I have been a "Frogman" ever since I had my first explosion on a frog more than forty years ago, and I still cannot help getting overly excited sometimes when the strike happens. Frogs are probably THE most exciting bait you can throw when Bass fishing, if your heart is weak you may want to stay away from topwater grass fishing. LOL! Everyone has heard that Frogs are big fish baits and it is true, I firmly believe that a Frog is the best way for us to catch a big bass in the summer months. I can attest that I have caught over 200 Bass over five lbs. including many over 7lbs. a few over eight and one over 10, (that fish was in 2 ft. of water on a 100 degree day in August on a frog type bait), including rats, big tubes and various plastic baits designed to be fished over grass.
You have to pick your spot to pick your bait, in other words you have to fish different cover with different types of grass baits, A true plastic frog bait is the best over thick grass and lilypads that cover most of the water in the area. I will use a large tube or even a fluke when the grass or lily pads have a lot of holes or are more sparse.
As with any other pattern you have to pick your spots. A grass bed that covers large expanses will have certain areas that are more likely to hold Bass. I like to look for the subtle places in a grass bed, such as little indention’s, places that are a little thinner or thicker, edges and of course the number one thing is depth changes. Like other methods of finding bass a depth change will usually produce quicker than any other place. I always look at the surrounding area and see if I can spot anything that will give me a clue as to some change in the depth. Sometimes it will be a stretch that has less grass, or maybe a bankline that appears to drop quickly coming into the water. I suppose I do not even need to mention an obvious creek or deep water sloughs running through a grass bed is ideal structure. The grass does not have to be topped out for a frog to be effective.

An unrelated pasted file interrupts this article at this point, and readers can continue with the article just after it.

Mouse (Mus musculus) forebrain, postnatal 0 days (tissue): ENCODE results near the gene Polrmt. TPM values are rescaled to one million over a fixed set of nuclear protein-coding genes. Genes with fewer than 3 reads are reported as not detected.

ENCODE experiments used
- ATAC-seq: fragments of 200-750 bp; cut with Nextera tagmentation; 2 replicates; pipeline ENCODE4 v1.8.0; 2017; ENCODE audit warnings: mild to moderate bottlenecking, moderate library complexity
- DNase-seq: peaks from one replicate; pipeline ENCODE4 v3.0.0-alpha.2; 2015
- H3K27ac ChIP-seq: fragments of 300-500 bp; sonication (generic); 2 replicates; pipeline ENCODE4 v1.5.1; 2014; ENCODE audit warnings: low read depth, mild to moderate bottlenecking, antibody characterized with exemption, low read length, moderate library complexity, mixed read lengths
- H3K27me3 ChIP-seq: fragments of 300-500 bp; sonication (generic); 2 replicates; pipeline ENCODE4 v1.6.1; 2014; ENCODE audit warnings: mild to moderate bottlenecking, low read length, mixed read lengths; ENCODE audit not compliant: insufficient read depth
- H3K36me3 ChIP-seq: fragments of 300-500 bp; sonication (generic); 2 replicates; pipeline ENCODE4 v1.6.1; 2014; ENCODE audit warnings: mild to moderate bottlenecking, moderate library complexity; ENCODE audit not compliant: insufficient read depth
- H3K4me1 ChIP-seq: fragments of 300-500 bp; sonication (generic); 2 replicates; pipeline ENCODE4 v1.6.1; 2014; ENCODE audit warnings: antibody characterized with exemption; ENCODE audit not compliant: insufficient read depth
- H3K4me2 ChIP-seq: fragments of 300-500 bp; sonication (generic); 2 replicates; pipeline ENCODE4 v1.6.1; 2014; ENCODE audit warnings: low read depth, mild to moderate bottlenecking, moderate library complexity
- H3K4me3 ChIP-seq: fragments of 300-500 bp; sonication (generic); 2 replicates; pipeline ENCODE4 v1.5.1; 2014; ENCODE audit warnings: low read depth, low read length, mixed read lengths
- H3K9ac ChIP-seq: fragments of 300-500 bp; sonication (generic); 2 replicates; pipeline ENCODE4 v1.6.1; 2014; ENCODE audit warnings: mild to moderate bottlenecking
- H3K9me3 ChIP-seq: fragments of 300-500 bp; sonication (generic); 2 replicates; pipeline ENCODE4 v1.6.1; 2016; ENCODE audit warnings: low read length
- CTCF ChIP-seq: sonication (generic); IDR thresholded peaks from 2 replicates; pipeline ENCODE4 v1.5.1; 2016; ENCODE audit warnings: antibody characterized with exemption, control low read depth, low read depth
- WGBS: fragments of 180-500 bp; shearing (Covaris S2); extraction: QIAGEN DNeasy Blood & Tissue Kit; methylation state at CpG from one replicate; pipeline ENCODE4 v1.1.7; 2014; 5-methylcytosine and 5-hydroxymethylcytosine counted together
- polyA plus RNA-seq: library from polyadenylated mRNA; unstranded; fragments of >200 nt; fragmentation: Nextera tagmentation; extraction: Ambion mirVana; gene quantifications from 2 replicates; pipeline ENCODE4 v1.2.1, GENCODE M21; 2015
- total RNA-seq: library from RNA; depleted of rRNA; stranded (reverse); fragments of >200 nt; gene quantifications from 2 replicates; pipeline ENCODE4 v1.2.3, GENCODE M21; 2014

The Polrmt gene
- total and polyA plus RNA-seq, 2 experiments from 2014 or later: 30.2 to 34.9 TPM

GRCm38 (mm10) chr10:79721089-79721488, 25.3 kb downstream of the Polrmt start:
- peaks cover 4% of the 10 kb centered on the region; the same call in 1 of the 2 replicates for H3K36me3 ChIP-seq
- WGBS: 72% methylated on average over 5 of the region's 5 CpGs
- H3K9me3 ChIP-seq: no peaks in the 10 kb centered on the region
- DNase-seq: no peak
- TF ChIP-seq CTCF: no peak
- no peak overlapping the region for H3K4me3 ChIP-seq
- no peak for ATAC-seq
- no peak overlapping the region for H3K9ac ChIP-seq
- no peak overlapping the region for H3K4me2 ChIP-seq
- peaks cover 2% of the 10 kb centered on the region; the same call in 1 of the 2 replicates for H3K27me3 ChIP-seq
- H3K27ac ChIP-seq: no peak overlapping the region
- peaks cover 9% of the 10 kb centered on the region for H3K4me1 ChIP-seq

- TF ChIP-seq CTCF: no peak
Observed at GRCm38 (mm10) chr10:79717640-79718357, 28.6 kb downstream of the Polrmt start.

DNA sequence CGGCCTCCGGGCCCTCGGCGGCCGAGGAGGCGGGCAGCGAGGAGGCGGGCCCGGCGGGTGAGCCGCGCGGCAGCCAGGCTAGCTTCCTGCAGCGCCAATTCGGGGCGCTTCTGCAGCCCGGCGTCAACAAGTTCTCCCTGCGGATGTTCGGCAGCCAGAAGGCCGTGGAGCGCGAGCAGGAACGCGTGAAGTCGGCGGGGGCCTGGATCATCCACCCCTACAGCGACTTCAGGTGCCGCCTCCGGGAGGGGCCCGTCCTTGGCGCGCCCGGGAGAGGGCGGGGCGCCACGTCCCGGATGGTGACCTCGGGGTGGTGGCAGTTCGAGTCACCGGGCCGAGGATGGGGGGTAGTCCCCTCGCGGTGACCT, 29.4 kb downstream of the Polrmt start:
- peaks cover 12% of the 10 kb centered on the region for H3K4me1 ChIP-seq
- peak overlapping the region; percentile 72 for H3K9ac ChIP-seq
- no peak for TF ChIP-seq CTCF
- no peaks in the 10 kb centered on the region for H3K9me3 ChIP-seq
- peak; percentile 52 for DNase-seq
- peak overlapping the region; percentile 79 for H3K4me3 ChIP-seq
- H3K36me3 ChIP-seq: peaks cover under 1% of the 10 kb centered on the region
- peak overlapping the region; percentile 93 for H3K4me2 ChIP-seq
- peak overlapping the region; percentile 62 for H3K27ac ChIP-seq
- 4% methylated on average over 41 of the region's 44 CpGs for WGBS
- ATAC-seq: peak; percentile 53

Cadence is an often talked about question in any top water fishing. I can only tell you that I will always start off fast and slow down if it is necessary, as you know they have to tell you on a given day how fast or slow they want it. I have days that I can barely move it at all if I want to get bit, I will wiggle it in place as best I can and then let it sit a while, this seems to be important after fronts. On other days I will try to walk it like a spook. You just have to play with it and see what they want today.
If I am fishing over a thick mat I do not worry about color much, but I usually stick with a dark color. In thinner grass I go with water color, although in grassbeds the water is usually pretty clear as the grass filters out most of the dirt. If I do encounter off color water I will go with white or chartreuse.